Uneasy quiet

Green Line, Beirut 1982

The nation was now effectively divided, with southern Lebanon and the western half of Beirut becoming bases for the PLO and Muslim-based militias, and the Christians in control of East Beirut and the Christian section of Mount Lebanon. The main confrontation line in divided Beirut was known as the Green Line.

In East Beirut, in 1977, Christian leaders of the National Liberal Party (NLP), the Kataeb Party and the Lebanese Renewal Party joined in the Lebanese Front, a political counterpart to the LNM. Their militias - the Tigers, Phalange and Guardians of the Cedars - entered a loose coalition known as the Lebanese Forces, to form a military wing for the Lebanese Front. From the very beginning, the Kataeb and Phalange, under the leadership of Bashir Gemayel, dominated the LF. Through absorbing or destroying smaller militias, he both consolidated control and strengthened the LF into the dominant Christian force.

In March the same year, Lebanese National Movement leader Kamal Jumblatt was assassinated. The murder was widely blamed on the Syrian government. While Jumblatt's role as leader of the Druze Progressive Socialist Party was filled surprisingly smoothly by his son, Walid Jumblatt, the LNM disintegrated after his death. Although the anti-government pact of leftists, Shi'a, Sunni, Palestinians and Druze would stick together for some time more, their wildly divergent interests tore at opposition unity. Sensing the opportunity, Hafez al-Assad immediately began splitting up both the Christian and Muslim coalitions in a game of divide and conquer.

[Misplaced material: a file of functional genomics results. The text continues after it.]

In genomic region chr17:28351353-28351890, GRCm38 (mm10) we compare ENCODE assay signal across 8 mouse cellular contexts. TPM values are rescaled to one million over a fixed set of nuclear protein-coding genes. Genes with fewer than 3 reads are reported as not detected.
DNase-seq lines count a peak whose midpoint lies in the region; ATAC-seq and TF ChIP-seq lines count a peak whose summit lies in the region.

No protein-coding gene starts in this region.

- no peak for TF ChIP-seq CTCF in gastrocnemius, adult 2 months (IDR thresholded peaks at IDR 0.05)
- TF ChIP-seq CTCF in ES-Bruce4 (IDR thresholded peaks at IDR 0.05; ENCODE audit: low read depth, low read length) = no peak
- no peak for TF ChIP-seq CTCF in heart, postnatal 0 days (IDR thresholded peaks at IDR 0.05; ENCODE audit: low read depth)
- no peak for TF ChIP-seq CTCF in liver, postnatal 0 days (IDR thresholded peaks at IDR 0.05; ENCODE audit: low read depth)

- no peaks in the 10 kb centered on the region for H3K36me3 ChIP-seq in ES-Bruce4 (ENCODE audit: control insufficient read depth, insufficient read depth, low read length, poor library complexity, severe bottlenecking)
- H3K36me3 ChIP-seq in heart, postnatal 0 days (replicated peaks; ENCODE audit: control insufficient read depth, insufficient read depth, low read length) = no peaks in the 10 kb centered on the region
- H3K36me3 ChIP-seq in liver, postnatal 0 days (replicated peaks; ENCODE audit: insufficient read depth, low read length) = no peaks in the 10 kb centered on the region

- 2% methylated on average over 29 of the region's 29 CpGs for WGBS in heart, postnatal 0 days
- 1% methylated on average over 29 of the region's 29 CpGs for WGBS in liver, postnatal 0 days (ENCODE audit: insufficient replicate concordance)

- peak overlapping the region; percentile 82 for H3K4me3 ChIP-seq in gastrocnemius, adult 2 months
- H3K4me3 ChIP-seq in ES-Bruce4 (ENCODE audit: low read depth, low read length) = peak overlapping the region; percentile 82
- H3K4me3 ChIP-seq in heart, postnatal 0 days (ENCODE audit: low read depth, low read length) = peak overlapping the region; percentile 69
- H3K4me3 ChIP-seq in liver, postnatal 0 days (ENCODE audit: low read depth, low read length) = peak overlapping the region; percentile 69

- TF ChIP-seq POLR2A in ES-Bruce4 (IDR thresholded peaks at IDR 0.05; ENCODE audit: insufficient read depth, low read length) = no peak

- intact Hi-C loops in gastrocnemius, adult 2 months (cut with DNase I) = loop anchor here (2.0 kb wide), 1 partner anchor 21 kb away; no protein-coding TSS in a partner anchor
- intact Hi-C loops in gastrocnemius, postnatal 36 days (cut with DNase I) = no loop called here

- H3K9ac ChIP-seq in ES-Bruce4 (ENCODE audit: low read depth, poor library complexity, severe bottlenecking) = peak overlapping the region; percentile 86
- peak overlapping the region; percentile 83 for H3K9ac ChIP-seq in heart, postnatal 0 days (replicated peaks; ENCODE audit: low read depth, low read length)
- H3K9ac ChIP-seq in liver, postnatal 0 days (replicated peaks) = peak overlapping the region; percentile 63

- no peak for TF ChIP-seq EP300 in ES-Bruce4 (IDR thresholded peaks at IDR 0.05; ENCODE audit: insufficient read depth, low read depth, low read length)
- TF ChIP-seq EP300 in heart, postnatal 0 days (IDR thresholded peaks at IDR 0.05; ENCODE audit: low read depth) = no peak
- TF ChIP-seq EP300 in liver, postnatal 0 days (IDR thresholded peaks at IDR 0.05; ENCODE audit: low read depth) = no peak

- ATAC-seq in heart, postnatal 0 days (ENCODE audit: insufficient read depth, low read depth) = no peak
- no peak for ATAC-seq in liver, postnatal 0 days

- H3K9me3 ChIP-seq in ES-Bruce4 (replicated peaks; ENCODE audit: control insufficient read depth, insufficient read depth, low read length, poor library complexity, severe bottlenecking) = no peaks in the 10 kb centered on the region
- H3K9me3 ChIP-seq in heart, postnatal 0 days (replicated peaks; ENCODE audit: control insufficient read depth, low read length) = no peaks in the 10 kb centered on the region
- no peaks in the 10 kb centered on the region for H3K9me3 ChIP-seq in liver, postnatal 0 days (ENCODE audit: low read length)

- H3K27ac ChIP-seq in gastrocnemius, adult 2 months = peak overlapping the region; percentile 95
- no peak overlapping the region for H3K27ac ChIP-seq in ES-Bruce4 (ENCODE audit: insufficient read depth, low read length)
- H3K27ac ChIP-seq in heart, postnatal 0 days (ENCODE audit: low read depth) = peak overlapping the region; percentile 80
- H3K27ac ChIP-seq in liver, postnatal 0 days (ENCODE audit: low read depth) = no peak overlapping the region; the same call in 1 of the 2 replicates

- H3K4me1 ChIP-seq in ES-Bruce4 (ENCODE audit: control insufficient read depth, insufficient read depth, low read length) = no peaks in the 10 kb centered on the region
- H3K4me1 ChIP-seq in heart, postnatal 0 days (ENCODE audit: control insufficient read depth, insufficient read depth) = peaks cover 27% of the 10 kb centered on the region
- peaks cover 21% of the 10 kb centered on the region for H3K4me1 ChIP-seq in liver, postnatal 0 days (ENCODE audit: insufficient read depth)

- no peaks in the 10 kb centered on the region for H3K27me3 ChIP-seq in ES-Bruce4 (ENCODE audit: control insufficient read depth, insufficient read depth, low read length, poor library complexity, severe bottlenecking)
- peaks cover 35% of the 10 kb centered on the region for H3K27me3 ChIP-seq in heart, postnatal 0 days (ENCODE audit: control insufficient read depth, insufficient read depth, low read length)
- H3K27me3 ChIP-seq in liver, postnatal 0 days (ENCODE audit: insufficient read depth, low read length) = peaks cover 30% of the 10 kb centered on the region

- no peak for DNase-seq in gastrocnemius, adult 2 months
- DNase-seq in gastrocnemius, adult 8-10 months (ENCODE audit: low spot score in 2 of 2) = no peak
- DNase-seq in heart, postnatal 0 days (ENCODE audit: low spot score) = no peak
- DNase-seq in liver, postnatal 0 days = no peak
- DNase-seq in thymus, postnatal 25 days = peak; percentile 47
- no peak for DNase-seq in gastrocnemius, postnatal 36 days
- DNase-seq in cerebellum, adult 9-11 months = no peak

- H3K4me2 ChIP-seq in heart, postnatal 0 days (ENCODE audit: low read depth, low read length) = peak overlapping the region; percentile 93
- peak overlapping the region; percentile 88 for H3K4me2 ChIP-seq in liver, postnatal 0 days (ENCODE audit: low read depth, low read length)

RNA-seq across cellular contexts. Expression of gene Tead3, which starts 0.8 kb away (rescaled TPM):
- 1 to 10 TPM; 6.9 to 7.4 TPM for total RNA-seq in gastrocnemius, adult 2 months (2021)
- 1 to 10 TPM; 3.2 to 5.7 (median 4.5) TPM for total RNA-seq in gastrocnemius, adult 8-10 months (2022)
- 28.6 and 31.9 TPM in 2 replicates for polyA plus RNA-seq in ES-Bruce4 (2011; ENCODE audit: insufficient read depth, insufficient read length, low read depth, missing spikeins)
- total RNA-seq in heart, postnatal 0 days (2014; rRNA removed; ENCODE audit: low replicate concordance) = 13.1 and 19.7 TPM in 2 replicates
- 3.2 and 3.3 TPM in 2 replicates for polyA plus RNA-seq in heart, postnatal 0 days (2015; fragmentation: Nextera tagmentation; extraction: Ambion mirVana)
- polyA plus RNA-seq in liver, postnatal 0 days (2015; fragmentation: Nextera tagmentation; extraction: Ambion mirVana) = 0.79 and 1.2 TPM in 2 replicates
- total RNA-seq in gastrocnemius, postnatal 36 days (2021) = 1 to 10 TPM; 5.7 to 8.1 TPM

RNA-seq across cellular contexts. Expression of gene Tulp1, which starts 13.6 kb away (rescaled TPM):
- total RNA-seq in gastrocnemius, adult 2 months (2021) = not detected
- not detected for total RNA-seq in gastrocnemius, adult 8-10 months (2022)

Second phase

Israel intervenes in South Lebanon, 1978

Operation Litani

UNIFIL base, 1981

PLO attacks from Lebanon into Israel in 1977 and 1978 escalated tensions between the countries. On 11 March 1978, eleven Fatah fighters landed on a beach in northern Israel and proceeded to hijack two buses full of passengers on the Haifa - Tel-Aviv road, shooting at passing vehicles. They killed 37 and wounded 76 Israelis before being killed in the firefight with the Israeli forces.[8] Israel invaded Lebanon four days later in Operation Litani. The Israeli Army occupied most of the area south of the Litani River The UN Security Council passed Resolution 425 calling for immediate Israeli withdrawal and creating the UN Interim Force in Lebanon (UNIFIL), charged with maintaining peace.

Security Zone

Israeli forces withdrew later in 1978, but retained control of the southern region by managing a 12-mile (19 km) wide "security zone" along the border. To hold these positions, Israel installed the South Lebanon Army (SLA), a Christian-Shi'a proxy militia under the leadership of Major Saad Haddad. Israel supplied the SLA with arms and resources, and posted "advisers" to strengthen and direct the militia. The Israeli Prime Minister, Likud's Menachem Begin, compared the plight of the Christian minority in southern Lebanon (then about 5% of the population in SLA territory) to that of European Jews during World War II.[9]